Abstractions for functions and discrete function space bases

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The dune-functions module provides an abstraction layer for global finite element functions. Its two main concepts are functions implemented as callable objects, and bases of finite element spaces.


dune-functions provides an interface to “functions” in the mathematical sense, in particular to finite element functions defined on a grid, but going far beyond that.

The interface revolves around the concept of a “callable”. It encompasses any type of C++ object that can be evaluated with operator(), like free functions, function objects, and even C++11 lambdas. Dynamic polymorphism is realized using type erasure and the std::function class, which does not sacrifice efficiency in purely static code.

dune-functions extends the “callable” concept into several directions. First, it allows for differentiable functions. Such functions can hand out their derivative as new function objects. Second, for functions defined piecewisely on a finite element grid, the concept of local function is introduced. Local functions can be bound to grid elements. All further evaluations of a function bound to an element are in local coordinates of that element. This approach allows to avoid overhead when there are many consecutive evaluations of a function on a single element.

Function Space Bases

The second part of dune-functions provides a well-defined interface to bases of finite element function spaces. For this interface, a finite element basis is a set of functions with a prescribed ordering, and a way to index them. The core functionality has three parts:

  1. For a given grid element, obtain the restrictions of all basis functions to this element, except for those functions where the restriction is zero. In other words: get the shape functions for the element.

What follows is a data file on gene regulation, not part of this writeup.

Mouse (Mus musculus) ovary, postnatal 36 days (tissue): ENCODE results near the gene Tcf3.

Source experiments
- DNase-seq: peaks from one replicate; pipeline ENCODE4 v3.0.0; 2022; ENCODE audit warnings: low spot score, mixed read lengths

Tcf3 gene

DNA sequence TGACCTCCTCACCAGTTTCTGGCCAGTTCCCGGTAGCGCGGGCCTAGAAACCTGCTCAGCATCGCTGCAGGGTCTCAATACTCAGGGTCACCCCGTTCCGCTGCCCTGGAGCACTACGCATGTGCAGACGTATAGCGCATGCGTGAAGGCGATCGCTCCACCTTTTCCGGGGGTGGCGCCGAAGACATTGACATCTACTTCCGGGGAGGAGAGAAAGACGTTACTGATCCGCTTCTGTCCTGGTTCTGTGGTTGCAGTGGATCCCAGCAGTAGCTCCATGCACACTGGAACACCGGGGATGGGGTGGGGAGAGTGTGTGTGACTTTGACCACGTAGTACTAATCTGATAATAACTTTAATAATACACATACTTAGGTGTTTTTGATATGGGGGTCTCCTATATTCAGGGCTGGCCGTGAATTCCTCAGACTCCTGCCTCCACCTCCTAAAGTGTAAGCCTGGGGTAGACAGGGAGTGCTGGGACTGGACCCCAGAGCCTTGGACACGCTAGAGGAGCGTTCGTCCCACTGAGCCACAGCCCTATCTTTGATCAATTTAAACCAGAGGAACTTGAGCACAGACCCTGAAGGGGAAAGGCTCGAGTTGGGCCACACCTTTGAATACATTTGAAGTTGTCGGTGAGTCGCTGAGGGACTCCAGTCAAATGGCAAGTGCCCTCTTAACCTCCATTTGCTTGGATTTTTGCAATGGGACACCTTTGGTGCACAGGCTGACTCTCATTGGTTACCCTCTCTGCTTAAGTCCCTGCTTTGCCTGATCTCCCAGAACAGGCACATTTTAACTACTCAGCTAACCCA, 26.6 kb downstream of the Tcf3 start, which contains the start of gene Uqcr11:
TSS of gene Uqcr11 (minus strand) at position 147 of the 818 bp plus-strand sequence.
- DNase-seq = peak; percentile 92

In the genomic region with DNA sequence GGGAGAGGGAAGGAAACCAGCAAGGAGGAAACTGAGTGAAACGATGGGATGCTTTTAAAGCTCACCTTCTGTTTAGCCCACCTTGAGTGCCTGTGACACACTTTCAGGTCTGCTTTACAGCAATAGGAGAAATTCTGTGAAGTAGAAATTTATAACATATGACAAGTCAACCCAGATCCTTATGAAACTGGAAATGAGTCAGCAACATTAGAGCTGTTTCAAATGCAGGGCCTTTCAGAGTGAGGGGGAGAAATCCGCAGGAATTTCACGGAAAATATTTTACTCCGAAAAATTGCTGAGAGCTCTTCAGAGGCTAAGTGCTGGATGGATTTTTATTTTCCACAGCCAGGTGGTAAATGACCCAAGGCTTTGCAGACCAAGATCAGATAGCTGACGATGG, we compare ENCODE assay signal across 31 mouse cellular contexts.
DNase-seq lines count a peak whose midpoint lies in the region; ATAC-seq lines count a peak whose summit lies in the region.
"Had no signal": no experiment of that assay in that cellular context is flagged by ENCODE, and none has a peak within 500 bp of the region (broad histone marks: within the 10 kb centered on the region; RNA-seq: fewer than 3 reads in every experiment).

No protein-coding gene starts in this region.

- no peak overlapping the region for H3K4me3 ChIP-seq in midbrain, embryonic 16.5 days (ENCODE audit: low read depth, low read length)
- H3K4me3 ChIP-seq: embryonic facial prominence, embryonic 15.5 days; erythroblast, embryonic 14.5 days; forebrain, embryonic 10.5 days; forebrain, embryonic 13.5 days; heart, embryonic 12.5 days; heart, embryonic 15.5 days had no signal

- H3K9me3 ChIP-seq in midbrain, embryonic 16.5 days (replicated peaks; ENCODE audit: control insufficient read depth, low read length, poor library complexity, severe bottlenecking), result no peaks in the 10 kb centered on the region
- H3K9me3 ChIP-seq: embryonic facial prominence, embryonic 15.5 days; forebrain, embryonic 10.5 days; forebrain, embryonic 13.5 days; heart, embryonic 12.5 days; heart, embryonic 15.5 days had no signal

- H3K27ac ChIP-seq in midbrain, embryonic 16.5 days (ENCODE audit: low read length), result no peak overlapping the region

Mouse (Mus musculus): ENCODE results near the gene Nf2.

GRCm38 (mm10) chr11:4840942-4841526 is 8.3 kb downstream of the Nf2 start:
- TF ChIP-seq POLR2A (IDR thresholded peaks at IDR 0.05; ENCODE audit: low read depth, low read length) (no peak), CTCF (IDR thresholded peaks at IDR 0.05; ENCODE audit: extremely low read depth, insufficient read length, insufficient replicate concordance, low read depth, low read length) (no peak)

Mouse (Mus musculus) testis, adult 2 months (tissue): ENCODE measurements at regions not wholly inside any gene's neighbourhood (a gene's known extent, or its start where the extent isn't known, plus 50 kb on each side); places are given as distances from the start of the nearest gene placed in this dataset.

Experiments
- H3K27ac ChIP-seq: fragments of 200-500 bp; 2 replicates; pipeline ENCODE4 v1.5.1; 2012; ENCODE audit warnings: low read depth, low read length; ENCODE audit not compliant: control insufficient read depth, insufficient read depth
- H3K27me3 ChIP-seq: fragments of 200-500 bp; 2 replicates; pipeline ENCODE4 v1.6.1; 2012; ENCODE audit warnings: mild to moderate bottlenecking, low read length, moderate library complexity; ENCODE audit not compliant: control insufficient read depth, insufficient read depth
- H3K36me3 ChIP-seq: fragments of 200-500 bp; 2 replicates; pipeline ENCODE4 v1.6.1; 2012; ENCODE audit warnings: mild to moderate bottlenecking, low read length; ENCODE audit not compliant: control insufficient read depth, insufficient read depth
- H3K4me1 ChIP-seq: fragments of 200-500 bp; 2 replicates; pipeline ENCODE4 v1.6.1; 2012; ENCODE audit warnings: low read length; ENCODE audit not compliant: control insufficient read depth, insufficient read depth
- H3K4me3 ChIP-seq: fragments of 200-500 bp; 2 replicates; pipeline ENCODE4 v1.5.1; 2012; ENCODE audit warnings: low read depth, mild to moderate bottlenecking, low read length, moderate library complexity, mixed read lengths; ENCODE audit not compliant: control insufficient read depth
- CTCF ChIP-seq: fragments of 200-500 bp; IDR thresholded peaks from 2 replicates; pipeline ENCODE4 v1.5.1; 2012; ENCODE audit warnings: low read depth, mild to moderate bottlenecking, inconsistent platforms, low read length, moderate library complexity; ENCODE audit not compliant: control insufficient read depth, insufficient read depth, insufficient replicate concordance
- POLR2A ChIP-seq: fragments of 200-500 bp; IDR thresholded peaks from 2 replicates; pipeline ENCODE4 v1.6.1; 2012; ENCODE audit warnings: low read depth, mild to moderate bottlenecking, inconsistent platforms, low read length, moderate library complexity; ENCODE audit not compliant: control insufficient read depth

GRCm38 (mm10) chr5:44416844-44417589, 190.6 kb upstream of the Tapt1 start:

2. Get a local numbering for these shape functions. This is needed to index the element stiffness matrix.
  3. Get a global numbering for the shape functions. This is needed to index the global stiffness matrix.

While local numbers are always integers, global numbers can be multi-indices, if appropriate.

A central feature is that finite element bases for vector-valued and mixed spaced can be constructed by tensor multiplication of simpler bases. The resulting expressions can be interpreted as tree structures. For example, the tree for the three-dimensional Taylor-Hood basis is shown below. This tree structure is directly exposed in the dune-functions interface.

Taylor-Hood space in tree representation

Implementations of Function Space Bases

Currently, the following finite element bases are available:

  • PQkNodalBasis: A k-th order Lagrangian bases, with k a compile-time parameter.
  • LagrangeDGBasis: A k-th order DG basis, using Lagrangian shape functions.
  • TaylorHoodBasis: The P2/P1 Taylor-Hood basis, for simplex-, cube-, and mixed grids.
  • BSplineBasis: A basis of B-Spline functions of given arbitrary order on a structured grid.


You can download the current development version using anonymous git.

git clone https://gitlab.dune-project.org/staging/dune-functions.git

The latest release is dune-functions 2.5, available from the Dune download page. It is to be used with the 2.5 release of the Dune core modules. If you would like to use dune-functions together with the Dune 2.4 release, you can use the releases/2.4-compatible branch from the git repository mentioned above.

dune-functions depends on the dune-typetree module, also available from the download page. Please install that before trying to install dune-functions.


The class documenation generated with doxygen is available online: * class documentation for 2.5 release branch * class documentation for development branch

The module contains a manual that can be build using make doc. Furtermore it contains example programs in the examples/ directory.

Mailing lists

dune-functions development and discussions happen mainly on the dune-functions mailing list.


dune-functions has been mainly written by

  1. Christian Engwer
  2. Carsten Gräser
  3. Steffen Müthing
  4. Oliver Sander

See the COPYING file contained in the source code for a complete list.

We welcome interest and contributions by additional developers.

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